Meanwhile, as Facebook invests in ways to generate revenue, its costs in the latest quarter rose 295 percent.
No matter how you slice it, those aren’t encouraging numbers. And the stock was hammered as a result, hitting a new low on Friday. The stock price dipped below $27 per share, well below its initial public offering high of more than $38 per share.
These figures do not indicate Facebook is on the verge of collapse. But for prudent investors, they are a warning. And the generally downward trend of Facebook’s stock since it first went public in May suggests buyers were attracted to the glamour of the company, rather than the bottom line.
A big problem with Facebook is its size. With so many users already in place, what is the company’s real growth potential?
And it’s worth noting all those users pay nothing to be Facebook members. Money is made only when businesses agree to post ads on the site, hoping to attract attention from Facebook’s massive membership.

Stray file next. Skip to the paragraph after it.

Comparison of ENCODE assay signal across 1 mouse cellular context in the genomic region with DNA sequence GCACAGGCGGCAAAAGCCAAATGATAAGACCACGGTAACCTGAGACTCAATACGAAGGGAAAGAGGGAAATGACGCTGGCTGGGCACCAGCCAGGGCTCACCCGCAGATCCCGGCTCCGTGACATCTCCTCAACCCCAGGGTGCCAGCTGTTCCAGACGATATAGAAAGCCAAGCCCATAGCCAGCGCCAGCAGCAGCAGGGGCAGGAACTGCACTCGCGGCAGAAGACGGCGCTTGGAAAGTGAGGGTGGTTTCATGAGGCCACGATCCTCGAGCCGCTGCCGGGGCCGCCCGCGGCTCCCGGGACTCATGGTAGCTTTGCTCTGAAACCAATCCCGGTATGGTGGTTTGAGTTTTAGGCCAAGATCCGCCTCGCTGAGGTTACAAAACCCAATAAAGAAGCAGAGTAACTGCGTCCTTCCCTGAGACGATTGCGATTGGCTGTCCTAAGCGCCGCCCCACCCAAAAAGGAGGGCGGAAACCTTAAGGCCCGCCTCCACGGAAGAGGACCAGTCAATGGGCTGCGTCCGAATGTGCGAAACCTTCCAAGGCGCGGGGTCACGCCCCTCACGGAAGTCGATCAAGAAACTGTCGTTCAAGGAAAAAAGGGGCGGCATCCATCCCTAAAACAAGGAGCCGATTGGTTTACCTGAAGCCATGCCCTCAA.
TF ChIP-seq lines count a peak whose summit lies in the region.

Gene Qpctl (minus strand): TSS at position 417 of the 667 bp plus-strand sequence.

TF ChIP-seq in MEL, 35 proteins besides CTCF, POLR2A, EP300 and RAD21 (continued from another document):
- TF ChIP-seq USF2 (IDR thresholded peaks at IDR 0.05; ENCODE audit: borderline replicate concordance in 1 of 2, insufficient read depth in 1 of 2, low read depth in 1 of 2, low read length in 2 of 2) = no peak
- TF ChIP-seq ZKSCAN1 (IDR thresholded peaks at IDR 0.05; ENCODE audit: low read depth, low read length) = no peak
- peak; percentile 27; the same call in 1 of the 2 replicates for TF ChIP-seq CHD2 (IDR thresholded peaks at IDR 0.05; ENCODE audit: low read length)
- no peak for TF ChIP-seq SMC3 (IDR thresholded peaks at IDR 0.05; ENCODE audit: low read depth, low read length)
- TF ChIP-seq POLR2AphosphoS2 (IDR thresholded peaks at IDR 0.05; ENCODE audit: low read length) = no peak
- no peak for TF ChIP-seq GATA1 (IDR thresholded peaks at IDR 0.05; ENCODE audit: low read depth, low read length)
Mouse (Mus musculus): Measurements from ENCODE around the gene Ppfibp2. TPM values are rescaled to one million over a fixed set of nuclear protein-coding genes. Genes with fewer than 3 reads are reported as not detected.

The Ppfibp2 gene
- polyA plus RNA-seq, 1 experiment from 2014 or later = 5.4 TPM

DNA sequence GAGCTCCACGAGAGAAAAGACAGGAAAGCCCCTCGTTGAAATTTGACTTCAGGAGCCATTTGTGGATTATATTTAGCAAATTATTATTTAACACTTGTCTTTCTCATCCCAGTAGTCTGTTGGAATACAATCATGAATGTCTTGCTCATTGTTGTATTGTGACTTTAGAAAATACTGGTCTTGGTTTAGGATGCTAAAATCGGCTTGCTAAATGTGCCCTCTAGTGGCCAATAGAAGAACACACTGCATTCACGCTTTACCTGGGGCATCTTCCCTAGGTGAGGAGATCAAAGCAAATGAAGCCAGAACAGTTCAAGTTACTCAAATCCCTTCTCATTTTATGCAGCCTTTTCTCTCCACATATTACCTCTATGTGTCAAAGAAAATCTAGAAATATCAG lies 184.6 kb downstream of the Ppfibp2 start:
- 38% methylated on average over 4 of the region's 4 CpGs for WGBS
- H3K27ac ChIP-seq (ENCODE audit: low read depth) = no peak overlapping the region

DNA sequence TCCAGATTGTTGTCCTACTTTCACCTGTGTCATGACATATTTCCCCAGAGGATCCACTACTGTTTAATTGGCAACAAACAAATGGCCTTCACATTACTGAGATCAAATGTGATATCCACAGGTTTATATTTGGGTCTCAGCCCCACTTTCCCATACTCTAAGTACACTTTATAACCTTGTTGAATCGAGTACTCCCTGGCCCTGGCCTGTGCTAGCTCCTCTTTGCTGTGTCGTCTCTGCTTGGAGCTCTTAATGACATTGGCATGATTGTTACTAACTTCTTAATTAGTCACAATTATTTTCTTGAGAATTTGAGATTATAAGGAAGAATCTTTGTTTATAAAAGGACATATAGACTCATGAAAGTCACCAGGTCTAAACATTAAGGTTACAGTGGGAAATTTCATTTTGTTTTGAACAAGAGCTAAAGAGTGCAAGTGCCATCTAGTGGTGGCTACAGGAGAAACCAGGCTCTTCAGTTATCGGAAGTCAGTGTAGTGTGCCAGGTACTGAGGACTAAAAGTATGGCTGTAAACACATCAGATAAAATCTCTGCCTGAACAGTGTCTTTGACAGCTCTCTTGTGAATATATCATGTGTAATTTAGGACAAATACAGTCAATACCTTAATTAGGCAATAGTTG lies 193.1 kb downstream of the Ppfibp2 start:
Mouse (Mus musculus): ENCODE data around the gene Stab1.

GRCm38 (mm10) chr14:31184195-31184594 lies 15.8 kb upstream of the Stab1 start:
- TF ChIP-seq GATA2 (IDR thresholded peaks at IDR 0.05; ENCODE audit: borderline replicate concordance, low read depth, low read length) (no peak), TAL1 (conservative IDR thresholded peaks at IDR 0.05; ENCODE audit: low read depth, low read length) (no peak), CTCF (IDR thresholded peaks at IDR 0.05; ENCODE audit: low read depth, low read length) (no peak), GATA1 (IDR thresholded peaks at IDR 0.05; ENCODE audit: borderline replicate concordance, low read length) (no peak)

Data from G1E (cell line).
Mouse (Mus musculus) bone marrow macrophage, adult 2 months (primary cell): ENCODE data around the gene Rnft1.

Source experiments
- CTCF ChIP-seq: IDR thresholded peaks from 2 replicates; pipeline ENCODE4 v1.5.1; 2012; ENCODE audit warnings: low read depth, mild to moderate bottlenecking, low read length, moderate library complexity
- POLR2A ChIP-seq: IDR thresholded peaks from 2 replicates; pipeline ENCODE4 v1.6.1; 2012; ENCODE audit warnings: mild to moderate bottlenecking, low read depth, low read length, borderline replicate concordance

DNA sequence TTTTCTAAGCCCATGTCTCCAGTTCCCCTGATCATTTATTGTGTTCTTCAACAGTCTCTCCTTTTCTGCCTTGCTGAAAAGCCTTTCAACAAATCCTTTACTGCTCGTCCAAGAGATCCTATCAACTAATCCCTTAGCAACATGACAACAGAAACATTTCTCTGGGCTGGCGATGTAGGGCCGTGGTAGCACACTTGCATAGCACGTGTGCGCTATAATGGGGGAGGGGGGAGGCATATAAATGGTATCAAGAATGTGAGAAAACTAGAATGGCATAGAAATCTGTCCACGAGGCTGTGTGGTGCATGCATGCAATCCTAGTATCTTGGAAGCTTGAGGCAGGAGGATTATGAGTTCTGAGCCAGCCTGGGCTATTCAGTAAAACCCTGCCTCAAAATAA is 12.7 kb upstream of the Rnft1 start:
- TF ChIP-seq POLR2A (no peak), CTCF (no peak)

But some companies question whether ads on Facebook really pay off, while some users worry about privacy and related concerns that occasionally crop up regarding the website.
Yet Facebook does have the potential to reverse its fiscal course. Its base of users represents a lucrative potential market — if truly effective ways can be found to tap into it.
On the other hand, the basic nature of modern technology poses a constant threat to high-tech firms such as Facebook. There was a time when a company called MySpace was the hot spot for social networking. Is there something out there poised to replace Facebook?
Personally, I’m inclined to follow Warren Buffett’s lead on such matters.
Michel Olszak is a columnist for the New Castle, Pa., News.